Wednesday 19th of December 2018

When Athletes Go Broke

Famous former heavyweight champion Evander Holyfield is in dire straits financially. His $10 million estate is allegedly in foreclosure, one of the mothers of his children is suing for unpaid child support, and his landscaping company is also suing him for $500,000 of unpaid bills. Clearly, the champ is in trouble, but how? This is a man who amassed just under $250 million in ring purses during his career. Where did it all go? Unfortunately, Evander is not alone.

Athletes and their money quickly parting is nothing new. In this post, we’ll give some cautionary tales of athletes and their financial mismanagement and explore some of the reasons why sports stars can’t seem to maintain their wealth.

All-Stars Who Lost It All

Certainly one of the most-publicized cases of an all-star going broke was the downfall of boxer Mike Tyson. His bankruptcy happened in spite of the fact that he made hundreds of millions of dollars during his career. In his petition for bankruptcy, he stated that he was no longer able to pay his bills. His liabilities totaled close to $30 million. Similarly, baseball player Jack “The Ripper” Clark filed for bankruptcy in the second year of his three-year, $8.7 million contract with the Red Sox. Jack was the epitome of financial stupidity—he lost $1 million in a drag-racing venture, owed $400,000 in back taxes, and owned over 18 vehicles, 17 of which he still owed money on.

What Goes Wrong?

Most of these financially troubled athletes were multi-millionaires at one point, so what goes so terribly wrong? In the first place, the novice mistakes that athletes make are not unique to sports; it’s just that their financial missteps get a lot more publicity than those of regular folks. So, in many cases, athletes make many of the same bad decisions and misjudgments that lead millions of regular people into bankruptcy each year. Jordan Woy, a respected and experienced sports agent, also offers the following reasons for why athletes go broke so often:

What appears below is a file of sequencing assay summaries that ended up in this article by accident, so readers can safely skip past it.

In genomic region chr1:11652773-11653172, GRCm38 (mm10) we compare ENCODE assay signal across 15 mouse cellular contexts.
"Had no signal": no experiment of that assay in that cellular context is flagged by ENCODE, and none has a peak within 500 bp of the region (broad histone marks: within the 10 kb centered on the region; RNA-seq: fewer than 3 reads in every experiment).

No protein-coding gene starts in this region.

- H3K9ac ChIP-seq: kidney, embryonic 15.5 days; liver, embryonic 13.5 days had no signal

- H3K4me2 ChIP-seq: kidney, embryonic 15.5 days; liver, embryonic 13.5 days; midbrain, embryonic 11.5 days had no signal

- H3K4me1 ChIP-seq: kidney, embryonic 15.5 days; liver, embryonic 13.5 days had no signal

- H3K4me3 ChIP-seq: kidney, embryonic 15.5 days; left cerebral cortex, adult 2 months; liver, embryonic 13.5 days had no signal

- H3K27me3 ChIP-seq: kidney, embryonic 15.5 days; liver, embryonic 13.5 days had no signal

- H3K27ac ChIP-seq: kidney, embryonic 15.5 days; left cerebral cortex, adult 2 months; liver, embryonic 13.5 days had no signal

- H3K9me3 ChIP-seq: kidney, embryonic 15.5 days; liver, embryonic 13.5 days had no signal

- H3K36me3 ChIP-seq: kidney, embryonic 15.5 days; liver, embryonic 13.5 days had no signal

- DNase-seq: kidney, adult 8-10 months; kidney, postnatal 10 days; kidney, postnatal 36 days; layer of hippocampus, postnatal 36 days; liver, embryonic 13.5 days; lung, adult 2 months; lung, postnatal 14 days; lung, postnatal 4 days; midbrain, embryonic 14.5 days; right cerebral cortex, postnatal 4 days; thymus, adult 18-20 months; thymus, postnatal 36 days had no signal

1. They are ill-equipped to manage money astutely. Just like lottery winners, athletes often come into money quickly without any of the skills and knowledge it takes to manage it properly. When you don’t earn the money through years of disciplined business practices, it’s easy to burn through it at a breakneck pace.
  2. Lavish spending. Athletes often come from modest backgrounds, and they tend to want to enjoy the refreshing change of going from rags to riches by spending profligately. Cars, jewelry, over-the-top homes, etc. are all mainstays of the all-star lifestyle.
  3. Short career shelf-lives. If they are fortunate, most athletes will have a shelf-life of about four to ten years. They might be able to keep up with taxes and agent fees while also spending like drunken sailors while they’re pulling in big money, but that era quickly comes to a close. Once the high-dollar contracts are gone, usually so is the money.